Improving food preservation in Canada’s distribution chain


According to the Food and Agriculture Organization of the United Nations (FAO), a third of the world’s food is lost each year. In Canada, this proportion reaches 40% annually. Food waste reduction strategies were proposed in 2015 at a G20 meeting that Canada attended.

Since then, a team of Agriculture and Agri-Food Canada (AAFC) scientists in Saint-Hyacinthe, Quebec, have intensified their research on the issue. In a huge country where the climate can vary between -30 C in winter and +30 C in summer, the preservation of perishable foodstuffs through food distribution networks poses many challenges. Sébastien Villeneuve, PhD, and Louis Sasseville, PhD, developed a series of models to simulate cold chains in food distribution networks across the country and identified areas for possible improvement.

The cold chain

The “cold chain” refers to the multiple steps and rules of refrigeration that must be followed to ensure food is kept at optimum storage temperature during transport and storage. Various strategies for managing this chain can slow the deterioration of food between the time it leaves a farm or processing company and the time it arrives at grocery stores for sale to consumers.

In Canada, the winter and summer seasons are problematic. In summer, food is likely to be exposed to excessively high ambient temperatures. In winter, frost should be avoided to protect cold-sensitive foods. We also note that the off-seasons have an increasing impact on production (for example late or early frosts, spring drought). A succession of inadequate temperatures of varying durations leads to food waste. For example, if boxes of fruit or meat are left repeatedly and/or too long outside the refrigerated trucks. The food is wilted and sometimes even contaminated with pathogenic bacteria that have multiplied during transport.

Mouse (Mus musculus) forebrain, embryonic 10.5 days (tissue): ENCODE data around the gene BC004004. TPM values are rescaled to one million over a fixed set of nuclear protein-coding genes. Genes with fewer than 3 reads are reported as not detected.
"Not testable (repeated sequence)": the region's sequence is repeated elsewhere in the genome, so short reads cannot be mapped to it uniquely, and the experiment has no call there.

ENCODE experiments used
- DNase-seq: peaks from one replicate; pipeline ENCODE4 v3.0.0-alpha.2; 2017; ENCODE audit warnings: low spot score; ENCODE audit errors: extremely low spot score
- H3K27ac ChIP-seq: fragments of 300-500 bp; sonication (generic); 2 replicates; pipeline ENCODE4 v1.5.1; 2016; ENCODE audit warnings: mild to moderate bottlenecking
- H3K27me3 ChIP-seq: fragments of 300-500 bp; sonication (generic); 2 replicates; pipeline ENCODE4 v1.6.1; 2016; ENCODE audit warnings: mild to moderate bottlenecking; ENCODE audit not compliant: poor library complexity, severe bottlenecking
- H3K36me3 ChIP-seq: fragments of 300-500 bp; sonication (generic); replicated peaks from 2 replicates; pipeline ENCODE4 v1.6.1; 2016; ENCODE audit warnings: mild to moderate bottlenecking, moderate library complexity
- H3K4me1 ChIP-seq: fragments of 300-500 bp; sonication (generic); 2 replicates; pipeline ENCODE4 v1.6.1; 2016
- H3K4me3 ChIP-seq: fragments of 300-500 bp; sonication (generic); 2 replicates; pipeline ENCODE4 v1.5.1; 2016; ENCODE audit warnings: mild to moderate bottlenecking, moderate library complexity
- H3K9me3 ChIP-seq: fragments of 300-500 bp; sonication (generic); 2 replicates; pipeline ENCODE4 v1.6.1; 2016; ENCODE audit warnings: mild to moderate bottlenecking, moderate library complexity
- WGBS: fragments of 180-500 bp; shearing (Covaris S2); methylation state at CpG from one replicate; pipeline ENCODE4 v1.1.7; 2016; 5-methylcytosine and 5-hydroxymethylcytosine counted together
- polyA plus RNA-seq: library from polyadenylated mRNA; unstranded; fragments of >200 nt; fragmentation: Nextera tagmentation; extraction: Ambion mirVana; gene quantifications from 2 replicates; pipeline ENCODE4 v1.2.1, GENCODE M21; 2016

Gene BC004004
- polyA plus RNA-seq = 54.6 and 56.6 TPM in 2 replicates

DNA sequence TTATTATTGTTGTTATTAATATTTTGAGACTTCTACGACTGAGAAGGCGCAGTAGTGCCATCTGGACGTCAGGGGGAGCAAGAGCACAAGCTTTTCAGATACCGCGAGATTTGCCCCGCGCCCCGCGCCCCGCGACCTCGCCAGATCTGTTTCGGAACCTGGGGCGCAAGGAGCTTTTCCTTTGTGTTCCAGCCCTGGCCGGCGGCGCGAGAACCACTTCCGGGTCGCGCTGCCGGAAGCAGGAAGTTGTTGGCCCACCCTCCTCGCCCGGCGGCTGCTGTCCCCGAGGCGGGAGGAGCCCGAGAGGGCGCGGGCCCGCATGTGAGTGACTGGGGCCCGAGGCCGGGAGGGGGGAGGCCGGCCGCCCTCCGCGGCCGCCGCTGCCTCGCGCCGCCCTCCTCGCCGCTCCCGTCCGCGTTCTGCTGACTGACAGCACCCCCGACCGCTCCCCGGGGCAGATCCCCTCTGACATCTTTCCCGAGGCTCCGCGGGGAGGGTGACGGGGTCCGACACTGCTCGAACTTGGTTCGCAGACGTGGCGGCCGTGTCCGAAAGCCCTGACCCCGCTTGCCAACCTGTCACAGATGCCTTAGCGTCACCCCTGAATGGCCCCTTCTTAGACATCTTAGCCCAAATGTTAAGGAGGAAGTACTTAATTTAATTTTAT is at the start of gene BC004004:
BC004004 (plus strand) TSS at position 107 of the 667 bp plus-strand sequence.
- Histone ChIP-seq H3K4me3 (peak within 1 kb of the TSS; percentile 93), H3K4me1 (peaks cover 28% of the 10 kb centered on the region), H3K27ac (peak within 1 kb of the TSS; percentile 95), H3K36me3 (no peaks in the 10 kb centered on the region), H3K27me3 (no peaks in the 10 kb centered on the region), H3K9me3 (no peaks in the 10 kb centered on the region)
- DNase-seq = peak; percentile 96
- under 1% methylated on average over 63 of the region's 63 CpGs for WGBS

Weaknesses in cold chains have a much greater impact on the hundreds of isolated communities in Canada’s North, often Indigenous or Inuit communities, which experience significant food security issues.

Improving refrigeration conditions where they pose the greatest risk requires being able to identify weak links in the land and air pathways that food takes (including ice pathways in the North) along the long production chain, processing, transportation, storage and retail.

Simulation models

AAFC scientists have recently developed low-cost small, medium and large scale models to simulate various cold chain conditions. Their forecasting models, based on food transport databases, can:

  • simulate numerous transport and storage parameters;
  • predict what will not work; and
  • have an impact long before food waste or contamination poses a health risk.

“A break in the cold chain of just a few hours combined with the effects of transport vibrations or depressurization at altitude can lead to a reduction in the shelf life of a food of several days or even weeks,” said Sébastien Villeneuve, scientist in food process engineering. , AAFC.

“By modeling the temperature, relative humidity, vibration and altitude conditions encountered throughout the distribution chain, we can identify the best practices for BC cherries or blueberries to arrive fresh and foods in Ontario grocery stores,” added Louis Sasseville, Food Systems Modeling Researcher, AAFC. .

When testing of these models is complete, weaknesses in Canada’s cold chain management systems can be corrected, food waste reduced, and food safety and security improved. Ultimately, resources such as water, land, energy, labor and capital will no longer be wasted in vain.


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